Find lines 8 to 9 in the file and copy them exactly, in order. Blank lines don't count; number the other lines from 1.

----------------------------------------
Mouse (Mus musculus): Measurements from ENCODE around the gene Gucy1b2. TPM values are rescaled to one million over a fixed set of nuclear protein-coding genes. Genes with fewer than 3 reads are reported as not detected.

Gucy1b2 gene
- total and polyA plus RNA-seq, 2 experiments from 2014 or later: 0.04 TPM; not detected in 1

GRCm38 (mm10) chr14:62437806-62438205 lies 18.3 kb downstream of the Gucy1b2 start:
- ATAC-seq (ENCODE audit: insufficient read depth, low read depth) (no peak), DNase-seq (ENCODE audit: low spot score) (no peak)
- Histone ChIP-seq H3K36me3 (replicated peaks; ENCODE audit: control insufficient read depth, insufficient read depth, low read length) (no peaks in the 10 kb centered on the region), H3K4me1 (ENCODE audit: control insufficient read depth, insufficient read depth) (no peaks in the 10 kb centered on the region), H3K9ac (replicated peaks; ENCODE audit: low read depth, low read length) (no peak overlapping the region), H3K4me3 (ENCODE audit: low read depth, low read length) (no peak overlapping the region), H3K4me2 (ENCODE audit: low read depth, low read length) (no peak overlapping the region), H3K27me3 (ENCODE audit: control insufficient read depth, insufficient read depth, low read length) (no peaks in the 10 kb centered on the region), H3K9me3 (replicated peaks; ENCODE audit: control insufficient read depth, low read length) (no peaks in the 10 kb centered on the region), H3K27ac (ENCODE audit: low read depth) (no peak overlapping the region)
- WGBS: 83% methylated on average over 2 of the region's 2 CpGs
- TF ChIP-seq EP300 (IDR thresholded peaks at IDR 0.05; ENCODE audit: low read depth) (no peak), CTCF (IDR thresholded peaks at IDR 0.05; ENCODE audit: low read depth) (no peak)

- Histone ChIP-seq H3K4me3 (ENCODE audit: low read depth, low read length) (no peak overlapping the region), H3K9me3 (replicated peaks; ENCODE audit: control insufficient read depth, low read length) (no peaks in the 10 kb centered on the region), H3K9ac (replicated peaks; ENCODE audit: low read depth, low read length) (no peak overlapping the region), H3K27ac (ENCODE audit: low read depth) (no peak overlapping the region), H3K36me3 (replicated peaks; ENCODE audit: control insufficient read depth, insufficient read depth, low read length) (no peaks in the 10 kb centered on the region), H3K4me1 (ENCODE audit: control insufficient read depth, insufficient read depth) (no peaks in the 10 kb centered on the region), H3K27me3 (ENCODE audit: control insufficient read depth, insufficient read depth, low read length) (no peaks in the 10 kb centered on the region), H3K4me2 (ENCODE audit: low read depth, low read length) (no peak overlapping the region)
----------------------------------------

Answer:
- TF ChIP-seq EP300 (IDR thresholded peaks at IDR 0.05; ENCODE audit: low read depth) (no peak), CTCF (IDR thresholded peaks at IDR 0.05; ENCODE audit: low read depth) (no peak)

- Histone ChIP-seq H3K4me3 (ENCODE audit: low read depth, low read length) (no peak overlapping the region), H3K9me3 (replicated peaks; ENCODE audit: control insufficient read depth, low read length) (no peaks in the 10 kb centered on the region), H3K9ac (replicated peaks; ENCODE audit: low read depth, low read length) (no peak overlapping the region), H3K27ac (ENCODE audit: low read depth) (no peak overlapping the region), H3K36me3 (replicated peaks; ENCODE audit: control insufficient read depth, insufficient read depth, low read length) (no peaks in the 10 kb centered on the region), H3K4me1 (ENCODE audit: control insufficient read depth, insufficient read depth) (no peaks in the 10 kb centered on the region), H3K27me3 (ENCODE audit: control insufficient read depth, insufficient read depth, low read length) (no peaks in the 10 kb centered on the region), H3K4me2 (ENCODE audit: low read depth, low read length) (no peak overlapping the region)